More information to be announced soon on this forthcoming title from Penguin USA
The lyrically told story of one of the world's greatest artists finding his true calling Though Vincent van Gogh is one of the most popular painters of all time, we know very little about a ten-month period in the painter's youth when he and his brother, Theo, broke off all contact. In The Season of Migration, Nellie Hermann conjures this period in a profoundly imaginative, original, and heartbreaking vision of Van Gogh's early years, before he became the artist we know today. In December 1878, Vincent van Gogh arrives in the coal-mining village of Petit Wasmes in the Borinage region of Belgium, a blasted and hopeless landscape of hovels and slag heaps and mining machinery. Not yet the artist he is destined to become, Vincent arrives as an ersatz preacher, barely sanctioned by church authorities but ordained in his own mind and heart by a desperate and mistaken spiritual vocation. But what Vincent experiences in the Borinage will change him. Coming to...
The compelling and timely new novel by the author of One Night, MarkovitchDr Eitan Green is a good man. He saves lives. Then, speeding along a deserted moonlit road in his SUV after an exhausting hospital shift, he hits someone. Seeing that the man, an African migrant, is beyond help, he flees the scene. It is a decision that changes everything.Because the dead man's wife knows what happened. And when she knocks at Eitan's door the next day, tall and beautiful, holding his wallet, he discovers that her price is not money. It is something else entirely, something that will shatter Eitan's safe existence and take him into a world of secrets and lies he could never have anticipated.Waking Lions is a gripping, suspenseful and morally devastating drama of guilt and survival, shame and desire. It looks at the darkness inside all of us to ask: what would we do? What are any of us capable of?Ayelet...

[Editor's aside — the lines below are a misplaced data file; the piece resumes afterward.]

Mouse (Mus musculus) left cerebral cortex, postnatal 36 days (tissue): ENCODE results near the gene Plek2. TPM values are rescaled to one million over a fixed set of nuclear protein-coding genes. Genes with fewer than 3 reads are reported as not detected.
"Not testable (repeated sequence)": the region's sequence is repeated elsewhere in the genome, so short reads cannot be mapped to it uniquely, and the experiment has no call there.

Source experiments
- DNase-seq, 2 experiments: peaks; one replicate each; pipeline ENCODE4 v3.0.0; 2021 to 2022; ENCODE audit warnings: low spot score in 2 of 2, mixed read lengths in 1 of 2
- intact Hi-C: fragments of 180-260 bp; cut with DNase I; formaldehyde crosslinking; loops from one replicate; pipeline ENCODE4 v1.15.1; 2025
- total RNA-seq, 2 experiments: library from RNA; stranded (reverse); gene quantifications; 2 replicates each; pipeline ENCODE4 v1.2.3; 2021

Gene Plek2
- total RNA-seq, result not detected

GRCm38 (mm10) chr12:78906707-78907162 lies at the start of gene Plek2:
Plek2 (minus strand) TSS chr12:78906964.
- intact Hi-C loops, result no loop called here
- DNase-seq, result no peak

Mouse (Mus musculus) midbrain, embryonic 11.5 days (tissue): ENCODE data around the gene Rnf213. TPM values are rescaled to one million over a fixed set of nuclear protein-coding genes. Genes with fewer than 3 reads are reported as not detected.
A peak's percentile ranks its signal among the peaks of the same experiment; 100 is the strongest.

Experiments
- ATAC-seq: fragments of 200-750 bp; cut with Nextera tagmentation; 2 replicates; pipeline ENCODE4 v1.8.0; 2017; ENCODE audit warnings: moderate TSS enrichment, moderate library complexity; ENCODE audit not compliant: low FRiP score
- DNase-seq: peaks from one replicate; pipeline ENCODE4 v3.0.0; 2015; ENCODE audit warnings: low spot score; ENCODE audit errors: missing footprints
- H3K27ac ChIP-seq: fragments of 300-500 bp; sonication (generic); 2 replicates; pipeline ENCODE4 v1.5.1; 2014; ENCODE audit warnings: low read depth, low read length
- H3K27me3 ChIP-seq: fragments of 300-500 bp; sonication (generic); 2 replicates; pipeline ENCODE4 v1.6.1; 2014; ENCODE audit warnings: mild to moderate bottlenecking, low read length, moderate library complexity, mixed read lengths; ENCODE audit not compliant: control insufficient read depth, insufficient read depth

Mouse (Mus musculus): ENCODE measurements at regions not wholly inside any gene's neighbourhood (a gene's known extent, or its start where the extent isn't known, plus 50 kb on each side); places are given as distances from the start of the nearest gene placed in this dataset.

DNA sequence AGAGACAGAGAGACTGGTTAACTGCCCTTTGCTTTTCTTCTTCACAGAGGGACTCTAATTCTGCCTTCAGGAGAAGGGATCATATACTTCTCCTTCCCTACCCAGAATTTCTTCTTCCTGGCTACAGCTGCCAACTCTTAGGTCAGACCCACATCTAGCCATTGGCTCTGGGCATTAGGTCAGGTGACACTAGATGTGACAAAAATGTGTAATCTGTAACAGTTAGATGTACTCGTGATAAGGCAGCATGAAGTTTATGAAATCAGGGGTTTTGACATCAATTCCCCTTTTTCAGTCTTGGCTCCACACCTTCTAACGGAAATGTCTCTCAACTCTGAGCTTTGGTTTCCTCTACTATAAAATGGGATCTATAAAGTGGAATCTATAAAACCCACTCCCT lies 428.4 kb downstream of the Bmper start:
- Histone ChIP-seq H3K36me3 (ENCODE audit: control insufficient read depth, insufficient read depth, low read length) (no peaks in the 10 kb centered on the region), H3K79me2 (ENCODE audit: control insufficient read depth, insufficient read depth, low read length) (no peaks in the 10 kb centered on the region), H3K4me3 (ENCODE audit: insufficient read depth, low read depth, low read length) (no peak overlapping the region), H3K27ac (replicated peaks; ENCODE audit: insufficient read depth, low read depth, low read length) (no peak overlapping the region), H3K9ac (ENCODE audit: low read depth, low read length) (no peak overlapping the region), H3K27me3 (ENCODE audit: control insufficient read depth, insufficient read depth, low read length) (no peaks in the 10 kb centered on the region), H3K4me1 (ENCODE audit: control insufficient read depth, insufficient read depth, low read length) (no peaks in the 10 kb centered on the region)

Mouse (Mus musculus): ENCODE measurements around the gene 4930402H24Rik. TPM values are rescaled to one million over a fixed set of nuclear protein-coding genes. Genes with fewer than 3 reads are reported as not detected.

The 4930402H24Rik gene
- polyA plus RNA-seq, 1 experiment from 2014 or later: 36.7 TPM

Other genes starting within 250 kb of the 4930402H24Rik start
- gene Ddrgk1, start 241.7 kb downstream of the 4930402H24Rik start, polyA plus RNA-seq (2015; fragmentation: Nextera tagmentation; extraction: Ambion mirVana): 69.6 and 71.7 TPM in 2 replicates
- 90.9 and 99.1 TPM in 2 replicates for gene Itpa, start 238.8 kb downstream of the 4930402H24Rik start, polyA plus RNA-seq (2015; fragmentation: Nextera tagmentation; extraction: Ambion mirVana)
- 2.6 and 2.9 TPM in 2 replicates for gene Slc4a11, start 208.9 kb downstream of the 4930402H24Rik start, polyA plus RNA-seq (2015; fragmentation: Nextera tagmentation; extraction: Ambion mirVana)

A life of one of Israel's greatest heroes, as seen through his daughter's eyes Moshe Dayan was one of the greatest military leaders in Israel's short history. A child of the first kibbutz movement in British Palestine, he went on to lead Israel to victory in the 1948 War of Independence and to liberate Jerusalem in the 1967 Six-Day War. Dayan was not only a soldier but a politician, an archaeologist, and a larger-than-life figure who helped shape the state of Israel. In My Father, His Daughter, Yaël Dayan, who herself served in the Israeli Parliament, shares an uncensored look into her father's life and her own conflicted relationship with him. With poignancy and candor, Dayan creates a profound yet nuanced profile of her father. She relates his strong national pride, his boldness in dealing with other world leaders, and his troubles at home to his disintegrating marriage and multiple affairs. As revealing as My Father, His Daughter...